Release medically jailed dissident, UN experts urge Iran

Filmmaker Mohammad Nourizad was sentenced to multiple sentences in February last year, including seven and a half years in prison, after being convicted on charges related to an open letter he and others signed calling for the resignation of the supreme leader and constitutional changes, according to a Press release by the experts.

The Iranian authorities must immediately release him in accordance with medical advice and give him free access to the necessary medical care and treatment.
– Human rights experts

“We are gravely concerned about the ill-treatment inflicted on Mohammad Nourizad and his continued incarceration for expressing his opinion,” rights experts said, noting that “his case is emblematic of the situation of many Iranian political activists in detention.”

They added that the continued detention of Mr. Nourizad despite the conclusion of health professionals that he could not remain in prison given his serious state of health and the resulting refusal of adequate medical care, could constitute torture.

“He must be immediately released,” the experts said.

While in detention, Mr. Nourizad went on hunger strikes and refused to take medicine, most recently from March 10, to protest his imprisonment and the mistreatment of his family by the authorities. He also reportedly attempted suicide in prison and began to self-harm in protest on February 19.

The experts previously raised concerns with the Iranian government over Mr. Nourizad’s detention as well as access to medical care, according to the press release. The government sent comments in response to the concerns raised.

In no state of health to stay in prison

According to the press release, Mr. Nourizad was diagnosed with heart disease while in detention and frequently lost consciousness.

Last month he was transferred to a hospital in the capital Tehran after fainting. When he regained consciousness, he found someone injecting him with an unknown substance, to which he did not consent or of which he was informed. He also did not receive any information, although he did ask officials what he was injected with and why.

“It is clear that Mr. Nourizad is not in a state of health to remain in prison,” the experts said, also noting that the Iranian Legal Medical Organization of Justice and other medical professionals have reportedly estimated that ‘he should be released for medical reasons.

“The Iranian authorities must immediately release him in accordance with these medical opinions and give him free access to the necessary medical care and treatment.”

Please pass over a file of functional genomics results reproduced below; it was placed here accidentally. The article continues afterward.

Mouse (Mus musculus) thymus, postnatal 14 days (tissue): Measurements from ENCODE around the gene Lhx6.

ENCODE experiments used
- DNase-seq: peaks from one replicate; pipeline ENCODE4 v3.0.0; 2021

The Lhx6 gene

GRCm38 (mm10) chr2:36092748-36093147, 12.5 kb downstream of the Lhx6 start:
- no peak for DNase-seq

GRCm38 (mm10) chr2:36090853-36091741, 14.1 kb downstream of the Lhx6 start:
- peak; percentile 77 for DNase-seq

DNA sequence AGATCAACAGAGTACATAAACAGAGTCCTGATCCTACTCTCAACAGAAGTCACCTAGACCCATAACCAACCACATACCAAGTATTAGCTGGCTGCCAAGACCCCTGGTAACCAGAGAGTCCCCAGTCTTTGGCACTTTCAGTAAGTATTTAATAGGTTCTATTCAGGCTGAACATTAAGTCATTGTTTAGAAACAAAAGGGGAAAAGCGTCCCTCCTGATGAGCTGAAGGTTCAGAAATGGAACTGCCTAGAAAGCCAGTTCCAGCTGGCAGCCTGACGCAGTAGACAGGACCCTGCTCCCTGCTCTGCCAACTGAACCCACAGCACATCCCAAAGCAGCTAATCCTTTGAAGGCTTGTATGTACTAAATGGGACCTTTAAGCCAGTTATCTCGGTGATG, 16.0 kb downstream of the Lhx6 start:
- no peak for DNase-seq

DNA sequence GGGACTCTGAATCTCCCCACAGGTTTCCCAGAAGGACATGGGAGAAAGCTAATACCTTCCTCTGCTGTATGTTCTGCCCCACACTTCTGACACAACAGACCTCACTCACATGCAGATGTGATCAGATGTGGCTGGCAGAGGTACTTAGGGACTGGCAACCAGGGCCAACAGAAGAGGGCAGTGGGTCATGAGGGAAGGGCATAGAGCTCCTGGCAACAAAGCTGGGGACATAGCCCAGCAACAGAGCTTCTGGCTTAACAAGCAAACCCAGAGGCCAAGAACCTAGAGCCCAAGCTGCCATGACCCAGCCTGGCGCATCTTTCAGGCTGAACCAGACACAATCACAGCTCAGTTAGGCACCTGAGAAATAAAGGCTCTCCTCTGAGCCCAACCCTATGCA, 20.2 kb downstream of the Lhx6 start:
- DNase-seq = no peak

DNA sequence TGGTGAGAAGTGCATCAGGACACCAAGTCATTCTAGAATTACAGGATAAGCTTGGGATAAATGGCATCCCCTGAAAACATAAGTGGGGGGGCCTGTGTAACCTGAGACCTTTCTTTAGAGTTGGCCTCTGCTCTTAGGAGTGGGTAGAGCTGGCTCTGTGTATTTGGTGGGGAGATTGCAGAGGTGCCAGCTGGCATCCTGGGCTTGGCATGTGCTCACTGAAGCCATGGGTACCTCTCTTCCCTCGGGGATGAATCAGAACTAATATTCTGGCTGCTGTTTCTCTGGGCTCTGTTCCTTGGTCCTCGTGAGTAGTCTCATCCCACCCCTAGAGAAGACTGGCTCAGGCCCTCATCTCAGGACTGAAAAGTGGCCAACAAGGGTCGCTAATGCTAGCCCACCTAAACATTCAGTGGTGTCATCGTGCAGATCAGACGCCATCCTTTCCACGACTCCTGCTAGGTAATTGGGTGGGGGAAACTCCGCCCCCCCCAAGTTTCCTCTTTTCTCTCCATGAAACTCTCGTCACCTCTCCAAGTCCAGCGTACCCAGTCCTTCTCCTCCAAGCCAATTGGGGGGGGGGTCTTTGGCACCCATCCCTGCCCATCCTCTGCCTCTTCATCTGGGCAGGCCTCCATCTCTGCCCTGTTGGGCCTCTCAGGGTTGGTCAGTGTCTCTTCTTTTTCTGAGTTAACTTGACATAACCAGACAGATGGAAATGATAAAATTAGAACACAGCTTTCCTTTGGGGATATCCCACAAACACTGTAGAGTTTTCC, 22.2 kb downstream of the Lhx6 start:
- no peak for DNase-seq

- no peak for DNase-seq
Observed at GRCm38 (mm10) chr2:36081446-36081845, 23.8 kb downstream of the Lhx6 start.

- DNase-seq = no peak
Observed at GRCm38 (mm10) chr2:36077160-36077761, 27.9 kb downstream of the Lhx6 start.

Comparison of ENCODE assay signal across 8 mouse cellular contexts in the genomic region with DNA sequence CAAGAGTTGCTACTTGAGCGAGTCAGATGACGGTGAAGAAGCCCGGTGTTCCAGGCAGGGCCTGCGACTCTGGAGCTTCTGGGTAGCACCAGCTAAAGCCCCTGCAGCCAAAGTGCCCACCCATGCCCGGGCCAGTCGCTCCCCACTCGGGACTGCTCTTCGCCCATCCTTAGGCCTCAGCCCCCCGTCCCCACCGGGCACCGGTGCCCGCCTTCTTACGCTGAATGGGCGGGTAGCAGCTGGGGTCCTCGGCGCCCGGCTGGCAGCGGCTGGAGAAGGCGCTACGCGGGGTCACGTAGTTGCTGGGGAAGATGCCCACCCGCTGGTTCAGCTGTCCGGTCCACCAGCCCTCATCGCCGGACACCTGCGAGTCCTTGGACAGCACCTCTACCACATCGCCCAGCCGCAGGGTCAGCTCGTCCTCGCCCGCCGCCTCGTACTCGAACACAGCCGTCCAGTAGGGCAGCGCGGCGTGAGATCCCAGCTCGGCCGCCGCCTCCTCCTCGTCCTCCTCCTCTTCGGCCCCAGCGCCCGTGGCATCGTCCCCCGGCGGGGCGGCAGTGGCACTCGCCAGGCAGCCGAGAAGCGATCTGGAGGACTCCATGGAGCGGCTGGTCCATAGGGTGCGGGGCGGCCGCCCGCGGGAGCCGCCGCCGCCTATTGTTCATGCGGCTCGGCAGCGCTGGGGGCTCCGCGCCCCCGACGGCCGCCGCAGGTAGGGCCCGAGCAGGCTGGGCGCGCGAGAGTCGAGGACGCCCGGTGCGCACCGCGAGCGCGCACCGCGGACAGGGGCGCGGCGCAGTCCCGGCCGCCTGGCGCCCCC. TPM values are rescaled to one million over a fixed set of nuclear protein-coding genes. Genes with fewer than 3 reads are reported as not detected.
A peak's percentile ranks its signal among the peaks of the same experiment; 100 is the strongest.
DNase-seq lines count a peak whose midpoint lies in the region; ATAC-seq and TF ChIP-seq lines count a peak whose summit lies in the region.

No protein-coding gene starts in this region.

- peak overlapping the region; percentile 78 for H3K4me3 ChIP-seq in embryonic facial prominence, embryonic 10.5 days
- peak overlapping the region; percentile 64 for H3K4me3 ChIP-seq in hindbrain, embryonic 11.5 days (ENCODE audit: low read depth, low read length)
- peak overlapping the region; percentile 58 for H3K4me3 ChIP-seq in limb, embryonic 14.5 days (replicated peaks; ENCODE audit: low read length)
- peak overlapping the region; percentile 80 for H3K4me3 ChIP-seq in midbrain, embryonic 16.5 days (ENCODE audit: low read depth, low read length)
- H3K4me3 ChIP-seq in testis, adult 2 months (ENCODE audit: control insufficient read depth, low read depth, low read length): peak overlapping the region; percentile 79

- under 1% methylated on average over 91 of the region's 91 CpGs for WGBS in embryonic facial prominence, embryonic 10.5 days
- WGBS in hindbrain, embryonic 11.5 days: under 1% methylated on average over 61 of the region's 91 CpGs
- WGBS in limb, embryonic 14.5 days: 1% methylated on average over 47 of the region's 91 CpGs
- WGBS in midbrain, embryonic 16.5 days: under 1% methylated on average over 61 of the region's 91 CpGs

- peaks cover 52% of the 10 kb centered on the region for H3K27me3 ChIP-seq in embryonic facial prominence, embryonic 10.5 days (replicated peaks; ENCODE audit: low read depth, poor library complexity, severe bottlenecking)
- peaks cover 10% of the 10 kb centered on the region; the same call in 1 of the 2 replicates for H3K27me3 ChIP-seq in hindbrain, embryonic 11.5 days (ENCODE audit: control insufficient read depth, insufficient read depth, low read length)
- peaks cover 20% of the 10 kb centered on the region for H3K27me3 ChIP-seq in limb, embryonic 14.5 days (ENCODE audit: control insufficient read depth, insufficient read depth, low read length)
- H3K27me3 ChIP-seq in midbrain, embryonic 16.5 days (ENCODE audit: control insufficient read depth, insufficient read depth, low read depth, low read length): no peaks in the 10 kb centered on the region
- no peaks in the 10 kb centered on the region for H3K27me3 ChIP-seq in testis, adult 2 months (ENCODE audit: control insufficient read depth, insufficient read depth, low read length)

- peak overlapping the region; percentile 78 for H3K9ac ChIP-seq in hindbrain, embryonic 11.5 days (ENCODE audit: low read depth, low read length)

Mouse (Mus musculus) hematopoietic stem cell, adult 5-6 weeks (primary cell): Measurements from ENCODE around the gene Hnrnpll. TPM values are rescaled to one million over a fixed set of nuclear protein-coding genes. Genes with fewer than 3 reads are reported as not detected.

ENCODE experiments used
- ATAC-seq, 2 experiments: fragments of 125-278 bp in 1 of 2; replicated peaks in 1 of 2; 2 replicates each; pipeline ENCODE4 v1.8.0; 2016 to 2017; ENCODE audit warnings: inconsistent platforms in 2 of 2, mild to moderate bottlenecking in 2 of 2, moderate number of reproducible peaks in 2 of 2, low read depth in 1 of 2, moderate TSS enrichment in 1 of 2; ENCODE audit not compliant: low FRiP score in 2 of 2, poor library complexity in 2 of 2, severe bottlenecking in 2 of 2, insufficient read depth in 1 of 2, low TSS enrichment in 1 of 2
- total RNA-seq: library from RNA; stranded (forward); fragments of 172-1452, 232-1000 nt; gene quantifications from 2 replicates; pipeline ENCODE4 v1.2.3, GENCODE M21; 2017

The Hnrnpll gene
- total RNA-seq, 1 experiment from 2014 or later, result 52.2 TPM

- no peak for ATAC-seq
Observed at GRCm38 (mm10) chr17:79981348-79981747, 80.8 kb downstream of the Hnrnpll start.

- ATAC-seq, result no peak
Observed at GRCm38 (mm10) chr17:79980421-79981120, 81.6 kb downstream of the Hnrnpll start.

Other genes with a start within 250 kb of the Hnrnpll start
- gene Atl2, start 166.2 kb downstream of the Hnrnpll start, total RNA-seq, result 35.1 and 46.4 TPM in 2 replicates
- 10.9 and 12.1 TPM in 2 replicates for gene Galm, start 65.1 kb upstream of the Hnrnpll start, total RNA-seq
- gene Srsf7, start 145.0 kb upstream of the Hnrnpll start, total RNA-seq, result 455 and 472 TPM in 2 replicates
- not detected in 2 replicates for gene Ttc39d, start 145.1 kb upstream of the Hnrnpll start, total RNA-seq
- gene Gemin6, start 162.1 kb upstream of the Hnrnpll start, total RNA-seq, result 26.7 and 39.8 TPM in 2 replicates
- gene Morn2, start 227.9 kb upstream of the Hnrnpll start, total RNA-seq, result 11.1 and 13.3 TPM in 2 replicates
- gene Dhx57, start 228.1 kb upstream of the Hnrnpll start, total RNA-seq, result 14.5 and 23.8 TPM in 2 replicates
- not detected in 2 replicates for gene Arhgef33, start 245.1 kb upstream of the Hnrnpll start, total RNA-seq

Many are imprisoned for exercising their rights

Experts also said that many individuals in Iran are detained for simply exercising their right to freedom of expression. They reminded the government that detention on such a basis constitutes a clear violation of several of the country’s human rights obligations under the International Covenant on Civil and Political Rights (ICCPR).

“We remain extremely troubled by the continuous reports of detainees, including those imprisoned for exercising their human rights, deprived or unnecessarily prevented from receiving adequate treatment or medical care,” added the experts.

“In extreme cases, denial of adequate treatment has resulted in death. The Iranian government and judiciary have an obligation to ensure that all detainees receive appropriate treatment, in accordance not only with domestic law, but also in accordance with its international human rights and human rights obligations. the Nelson Mandela Rules on minimum standards for the treatment of prisoners. “

Among the human rights experts who made the appeal are the special rapporteurs on the human rights situation in Iran; at torture and other cruel, inhuman or degrading treatment or punishment; on the promotion and protection of the right to freedom of expression; at rights to freedom of peaceful assembly and association; on the right to physical and mental health; and on extrajudicial, summary or arbitrary executions.

Special rapporteurs are part of what is called the Special procedures of Human rights council. Experts work on a voluntary basis; they are not United Nations staff and do not receive a salary. They are independent of any government or organization and serve in an individual capacity.

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